And since rules can change at any time, it's essential to stay current with what is happening with these laws so that you know how they apply to you.
If this sounds confusing or complicated, don't worry. We have compiled some valuable information for those who want the details about their residency status in Florida. If you're looking for information on Florida residency requirements, this is the article for you. The following guide will explore some of the basic rules that apply to all taxpayers in Florida. So keep reading to learn more.
Tax Payers Rules in Florida
If you're looking to become a Florida resident, the chances are high that you need to understand the Florida tax rules. Tax laws vary from state to state, and it's essential to understand them before filing your resident taxes. It's also crucial to keep up with changes as they happen. These rules can be broken into general guidelines, special circumstances, and military personnel exceptions.
General guidelines include that a person must live in Florida at least 183 days during any 12 consecutive months to qualify as a resident taxpayer of this state. Special circumstances may change one's status from non-resident to resident if certain factors are present, such as owning property or drawing income from sources within Florida. Military personnel exceptions are an exemption because they don't count the total number of days required to qualify as a resident taxpayer per the general guidelines.
Here is an overview of what you should know about taxes in Florida:
Income Tax - There is no personal income tax rate here.
Sales Tax - There are six total sales-tax rates throughout the state. These include counties and cities with their rates, ranging from 2% to 7%. Additionally, if your purchases exceed $300 at one time or over $3,000 for the year, then you will also have to pay an additional 1%.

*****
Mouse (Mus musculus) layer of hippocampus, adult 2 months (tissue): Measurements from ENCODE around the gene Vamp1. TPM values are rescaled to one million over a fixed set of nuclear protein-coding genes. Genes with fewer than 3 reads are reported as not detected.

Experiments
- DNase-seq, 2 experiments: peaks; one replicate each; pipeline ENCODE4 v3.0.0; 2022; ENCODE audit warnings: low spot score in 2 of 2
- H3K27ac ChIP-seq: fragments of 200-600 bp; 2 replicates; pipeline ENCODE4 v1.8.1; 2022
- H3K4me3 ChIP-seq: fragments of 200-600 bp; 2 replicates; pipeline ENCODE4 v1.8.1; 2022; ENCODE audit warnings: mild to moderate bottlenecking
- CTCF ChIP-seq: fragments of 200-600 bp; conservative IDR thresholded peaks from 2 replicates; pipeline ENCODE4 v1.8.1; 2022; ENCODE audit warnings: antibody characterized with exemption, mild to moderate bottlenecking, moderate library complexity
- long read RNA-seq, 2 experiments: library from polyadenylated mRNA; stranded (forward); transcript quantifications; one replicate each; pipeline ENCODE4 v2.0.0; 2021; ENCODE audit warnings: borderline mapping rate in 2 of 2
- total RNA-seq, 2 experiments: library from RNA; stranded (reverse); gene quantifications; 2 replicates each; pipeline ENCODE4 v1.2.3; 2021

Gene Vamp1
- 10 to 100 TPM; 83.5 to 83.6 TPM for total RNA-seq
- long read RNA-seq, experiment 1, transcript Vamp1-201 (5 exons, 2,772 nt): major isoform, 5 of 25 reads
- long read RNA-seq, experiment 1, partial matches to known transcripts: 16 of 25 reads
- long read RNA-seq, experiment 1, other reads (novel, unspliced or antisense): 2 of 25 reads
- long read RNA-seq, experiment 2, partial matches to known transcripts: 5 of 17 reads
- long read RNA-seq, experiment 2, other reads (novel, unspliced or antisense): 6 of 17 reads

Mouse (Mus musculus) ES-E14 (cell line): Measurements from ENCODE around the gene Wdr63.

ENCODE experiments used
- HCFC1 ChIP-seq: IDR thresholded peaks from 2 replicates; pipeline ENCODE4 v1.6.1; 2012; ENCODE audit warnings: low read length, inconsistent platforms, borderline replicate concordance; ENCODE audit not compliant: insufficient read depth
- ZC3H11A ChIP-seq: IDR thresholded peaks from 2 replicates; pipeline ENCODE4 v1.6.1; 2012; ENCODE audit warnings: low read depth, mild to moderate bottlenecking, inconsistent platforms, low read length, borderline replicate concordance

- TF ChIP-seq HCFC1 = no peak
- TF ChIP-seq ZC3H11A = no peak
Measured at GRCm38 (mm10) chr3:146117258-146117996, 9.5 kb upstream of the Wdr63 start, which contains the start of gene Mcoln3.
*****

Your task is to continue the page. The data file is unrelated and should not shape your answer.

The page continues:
- Property Taxes - Florida residents pay various rates depending on where they live, how much their home is worth, and their income level. Property taxes are assessed by county government officials based on the value of your home. You can appeal your assessment if you think it's too high or too low.
Residency Requirements for Tax Purposes
Most people understand that if they're a resident of Florida, they must pay taxes to the state. Many people don't realize that there are different requirements for determining residency status in Florida. If you already live in Florida or are looking to apply for residence and save some money on your taxes, then you must understand the residency requirements for tax purposes.
To be considered a resident of Florida for purposes of taxation, you have to meet at least one requirement from this list:
You must be a state resident and have lived in Florida for at least six months. If you're not a U.S. citizen or green card holder, you must also live in Florida with your spouse if married, filing jointly, or parent if single, widowed, or head of household.
You maintain your permanent residence in Florida and spend more than six months out of the year residing here. It would be best to keep your permanent home and principal place in Florida.
You work full-time in Florida during any 12 consecutive month period. You can’t engage in any business or profession outside of this state with the intent to establish an office, place of operation, or employment outside this state.
Your spouse works full-time in Florida during any 12 consecutive month period where you also reside here with them.
- You or your spouse should own a property within the state which isn't rented out to qualify for property taxation.
Florida Residence Tax Exceptions
Florida is among the few states in America that don't have a general state income tax. Florida residents still owe taxes to the federal government, but there are some exceptions for certain types of income. For example, suppose you're retired and receiving Social Security benefits from another state. In that case, you may be exempt from paying taxes on this benefit in Florida since your residency status would change.
There are also exceptions for military personnel and veterans living in the state. The only way to know your specific requirements is to contact the Department of Revenue. They'll help you answer questions relating to residency requirements and exceptions for tax purposes in Florida and provide forms that can assist you with filing your taxes.
The Florida Tax Code is a complicated and nuanced document. Many people who live in Florida are not aware of the tax implications of their residency status. This article explored an overview of what it means to be a resident for tax purposes in the Sunshine State.